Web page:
But educated guesses can be made using emperical data. IAEA safeguarded nuclear facilities will have proper accounting of the nuclear materials. The unsafe- guarded facilities will mostly be used for the strategic programmes.

India is far ahead of Pakistan in the inventory of plutonium whether reactor grade or weapons grade. The Chinese may be a bit ahead because they went openly nuclear much before India.

As regards highly enriched uranium(above 90%)it is not very clear if Pakistan has a lead. India has vastly expanded its uranium enrichment capability in recent years.
Now a question is what generation of centrifuges do India and Pakistan use.
Almost all highly enriched uranium is produced by the centrifuge process in both India and Pakistan. India has been carrying out research on laser enrichment of uranium but it is unclear if industrial scale operations have started.

Somebody with the knowledge can compare India's and Pakistan's uranium enrichment capabilities. Though Pakistan initially depended fully on highly enriched uranium for creating its nuclear bombs(India on the other hand mostly used weapons grade plutonium) and had a small lead over India(assumed) India has caught up and probably surpassed Pakistan.

Plutonium bombs are much smaller and lighter than enriched uranium bombs because less plutonium is needed for the same output.

That is the reason why Islamabad with help from China is expanding its plutonium reprocessing capability.

A question. Can a high yield thermonuclear bomb be made using only plutonium and deuterium /tritium or will some highly enriched uranium be needed. Leaving aside the other elements like the trigger, conventional explosives jacket etc.
 

Gessler

Senior Member
Joined
Jan 10, 2016
Messages
2,036
Likes
8,697
Country flag
Will all ballistic missiles be loaded with nuke weapons? Isn't there a chance some BMs are loaded with conventional explosive as well?
Short-range tactical BMs like Prithvi, Shaurya or upcoming Pralay will be conventionally-armed. But not any of the Agnis or K-series. Two reasons:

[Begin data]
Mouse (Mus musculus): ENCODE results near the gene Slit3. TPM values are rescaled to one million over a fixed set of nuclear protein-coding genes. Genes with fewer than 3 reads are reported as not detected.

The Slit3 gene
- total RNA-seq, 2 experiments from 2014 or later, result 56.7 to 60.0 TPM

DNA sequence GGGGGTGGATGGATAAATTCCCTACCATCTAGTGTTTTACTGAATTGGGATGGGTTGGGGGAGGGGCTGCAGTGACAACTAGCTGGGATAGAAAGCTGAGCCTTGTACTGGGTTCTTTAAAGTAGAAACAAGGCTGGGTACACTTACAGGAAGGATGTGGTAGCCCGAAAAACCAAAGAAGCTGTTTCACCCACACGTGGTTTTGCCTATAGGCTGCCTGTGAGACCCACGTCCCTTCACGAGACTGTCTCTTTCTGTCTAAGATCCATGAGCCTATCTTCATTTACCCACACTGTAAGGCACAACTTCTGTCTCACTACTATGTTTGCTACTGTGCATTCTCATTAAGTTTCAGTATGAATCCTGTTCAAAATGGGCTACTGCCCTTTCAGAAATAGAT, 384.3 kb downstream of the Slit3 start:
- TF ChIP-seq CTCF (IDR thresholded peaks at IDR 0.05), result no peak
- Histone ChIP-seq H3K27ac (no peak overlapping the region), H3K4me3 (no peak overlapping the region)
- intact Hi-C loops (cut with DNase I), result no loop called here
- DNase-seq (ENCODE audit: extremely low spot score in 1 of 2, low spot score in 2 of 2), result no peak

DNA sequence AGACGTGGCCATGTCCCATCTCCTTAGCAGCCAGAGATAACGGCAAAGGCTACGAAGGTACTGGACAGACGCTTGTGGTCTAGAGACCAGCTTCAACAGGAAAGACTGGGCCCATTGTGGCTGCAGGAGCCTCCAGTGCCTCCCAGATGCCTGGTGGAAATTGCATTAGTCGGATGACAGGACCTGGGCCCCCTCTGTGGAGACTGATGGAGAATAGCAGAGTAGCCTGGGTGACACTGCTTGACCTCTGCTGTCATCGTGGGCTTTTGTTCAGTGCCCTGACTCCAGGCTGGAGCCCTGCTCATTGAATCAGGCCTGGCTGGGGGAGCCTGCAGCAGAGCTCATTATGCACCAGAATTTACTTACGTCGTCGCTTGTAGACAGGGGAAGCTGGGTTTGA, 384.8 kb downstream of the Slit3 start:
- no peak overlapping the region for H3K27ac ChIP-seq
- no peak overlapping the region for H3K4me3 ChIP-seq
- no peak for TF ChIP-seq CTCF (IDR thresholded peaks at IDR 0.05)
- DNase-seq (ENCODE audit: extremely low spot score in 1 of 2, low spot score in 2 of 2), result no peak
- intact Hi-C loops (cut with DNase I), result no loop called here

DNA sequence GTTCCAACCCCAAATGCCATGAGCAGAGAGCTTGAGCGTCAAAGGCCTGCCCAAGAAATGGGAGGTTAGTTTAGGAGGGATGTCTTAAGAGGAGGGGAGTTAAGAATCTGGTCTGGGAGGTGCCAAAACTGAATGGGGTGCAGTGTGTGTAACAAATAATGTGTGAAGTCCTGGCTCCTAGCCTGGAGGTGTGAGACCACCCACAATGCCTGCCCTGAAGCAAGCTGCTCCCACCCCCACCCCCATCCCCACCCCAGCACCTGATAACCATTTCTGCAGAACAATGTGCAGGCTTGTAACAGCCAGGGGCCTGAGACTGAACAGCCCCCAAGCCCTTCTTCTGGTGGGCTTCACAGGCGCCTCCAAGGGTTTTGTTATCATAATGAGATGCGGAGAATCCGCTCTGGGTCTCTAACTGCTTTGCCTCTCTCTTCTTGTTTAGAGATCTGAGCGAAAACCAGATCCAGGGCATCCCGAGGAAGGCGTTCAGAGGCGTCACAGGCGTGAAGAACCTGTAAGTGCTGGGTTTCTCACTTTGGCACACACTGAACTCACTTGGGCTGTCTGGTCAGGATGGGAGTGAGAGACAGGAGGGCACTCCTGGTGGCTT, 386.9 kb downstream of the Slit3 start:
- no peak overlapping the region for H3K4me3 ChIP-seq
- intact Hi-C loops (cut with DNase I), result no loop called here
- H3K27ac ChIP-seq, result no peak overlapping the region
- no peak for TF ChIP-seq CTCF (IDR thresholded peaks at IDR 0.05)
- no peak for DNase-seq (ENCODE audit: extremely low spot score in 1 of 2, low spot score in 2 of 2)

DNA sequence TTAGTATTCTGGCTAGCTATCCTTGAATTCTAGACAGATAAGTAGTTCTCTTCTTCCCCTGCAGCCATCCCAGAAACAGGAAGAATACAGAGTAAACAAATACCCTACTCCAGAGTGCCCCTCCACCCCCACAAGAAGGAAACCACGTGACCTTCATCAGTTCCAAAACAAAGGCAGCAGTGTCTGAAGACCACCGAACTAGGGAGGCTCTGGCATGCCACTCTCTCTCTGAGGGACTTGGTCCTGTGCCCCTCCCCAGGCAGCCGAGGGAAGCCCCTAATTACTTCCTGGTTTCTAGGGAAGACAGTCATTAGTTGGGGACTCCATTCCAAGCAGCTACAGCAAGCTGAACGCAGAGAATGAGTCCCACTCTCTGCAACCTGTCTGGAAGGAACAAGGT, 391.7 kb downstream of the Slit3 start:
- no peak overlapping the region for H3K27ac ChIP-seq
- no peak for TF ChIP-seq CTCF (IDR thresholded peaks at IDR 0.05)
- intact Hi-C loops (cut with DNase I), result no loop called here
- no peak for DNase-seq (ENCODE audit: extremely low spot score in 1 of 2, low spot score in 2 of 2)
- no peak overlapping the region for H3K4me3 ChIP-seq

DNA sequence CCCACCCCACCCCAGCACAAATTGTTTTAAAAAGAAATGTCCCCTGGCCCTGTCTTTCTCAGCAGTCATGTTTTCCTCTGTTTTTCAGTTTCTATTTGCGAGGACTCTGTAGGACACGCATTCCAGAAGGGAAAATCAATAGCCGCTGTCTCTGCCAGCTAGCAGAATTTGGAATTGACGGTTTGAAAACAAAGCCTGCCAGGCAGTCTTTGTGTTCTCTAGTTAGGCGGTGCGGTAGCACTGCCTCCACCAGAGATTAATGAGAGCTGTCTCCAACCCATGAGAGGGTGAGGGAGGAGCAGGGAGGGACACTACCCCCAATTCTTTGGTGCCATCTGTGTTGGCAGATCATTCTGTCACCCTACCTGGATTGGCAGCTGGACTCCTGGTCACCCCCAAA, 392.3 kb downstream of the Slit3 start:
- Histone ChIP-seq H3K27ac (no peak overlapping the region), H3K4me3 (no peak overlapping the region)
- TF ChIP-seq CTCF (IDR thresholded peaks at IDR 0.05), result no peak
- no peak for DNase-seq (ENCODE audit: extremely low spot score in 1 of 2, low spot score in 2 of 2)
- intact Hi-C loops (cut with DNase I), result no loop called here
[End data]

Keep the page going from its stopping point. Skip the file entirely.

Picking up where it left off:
1) The adversary cannot tell a nuclear-armed Agni launch from a conventionally-armed one. And no one is going to wait for the missiles to land & detonate before launching a suitable response. If they see Agnis boosting over the horizon - they can only afford to see it as one thing, a nuclear attack. Only shorter-range BMs that would be flying trajectories pretty distinct from those of Agnis would be employed for conventional strike.

2) BMs are not a very efficient way of delivering ordnance over long distance. For example a single Rafale on deep-penetration strike mission can place as much ordnance on target as at least 5 x ballistic missiles. And the planes can do it much more accurately. To equate the effect of a strike package of 7 x Rafales, you'll need to launch about 35-40 missiles.

Plus, the planes can be re-used.

BMs only make sense in these situations: When you don't have strike aircraft that can penetrate defenses OR to deliver strategic payloads like nukes OR striking tactical targets not far from the battlefield in an event where air cover isn't available (that's where tactical BMs come in, btw).

That's why the US Army only maintains a small number of ATACMS missiles, bcuz they mostly rely on airpower to deliver tactical ordnance.
 

no smoking

Senior Member
Joined
Aug 14, 2009
Messages
4,474
Likes
1,208
Country flag
2) BMs are not a very efficient way of delivering ordnance over long distance. For example a single Rafale on deep-penetration strike mission can place as much ordnance on target as at least 5 x ballistic missiles. And the planes can do it much more accurately. To equate the effect of a strike package of 7 x Rafales, you'll need to launch about 35-40 missiles.
You are comparing apple to orange. They are for different target in different stage.
Ballistic missiles are generally used in the beginning, playing as the can opener. By knocking out the key points of enemy's air defense network/commanding centers, lower enemy's battle effectiveness. This can minimize the loss of jet and pilot. Then it is the time of your air strike jets to join, and their targets will be those enemy forces, airport, logistic centers, etc.

Plus, the planes can be re-used.
Ok, just let us use your figures to make estimation:
Firstly assume both accomplish their jobs;
Then assume only 1 of 7 Rafales is shoot down.

The cost of 1 Rafale is $130m, the total costs of the pilot is $40m ( since they are the best of the best), so roughly the total loss is $170m.

The cost of 1 short-range (<1000km) is around $5m, so 40 missile is $200m.

The Rafale is costing a little bit less. However, it will take less than 1 month to produce another 40 missiles in war time while there is no way you can get a new pilot for Rafale within 1 month.

BMs only make sense in these situations: When you don't have strike aircraft that can penetrate defenses OR to deliver strategic payloads like nukes OR striking tactical targets not far from the battlefield in an event where air cover isn't available (that's where tactical BMs come in, btw).
All the major powers are developing short to middle range ballistic missiles with conventional warhead. Maybe you know something that they don't know.

PS: you forget one thing - speed. Crossing 300km range, Rafale will need at least 6.7 minutes with 2 Mach while a ballistic missile will only need 2.6 minutes with 5 Mach. In other words, in most of cases, enemy's defense system doesn't have time to react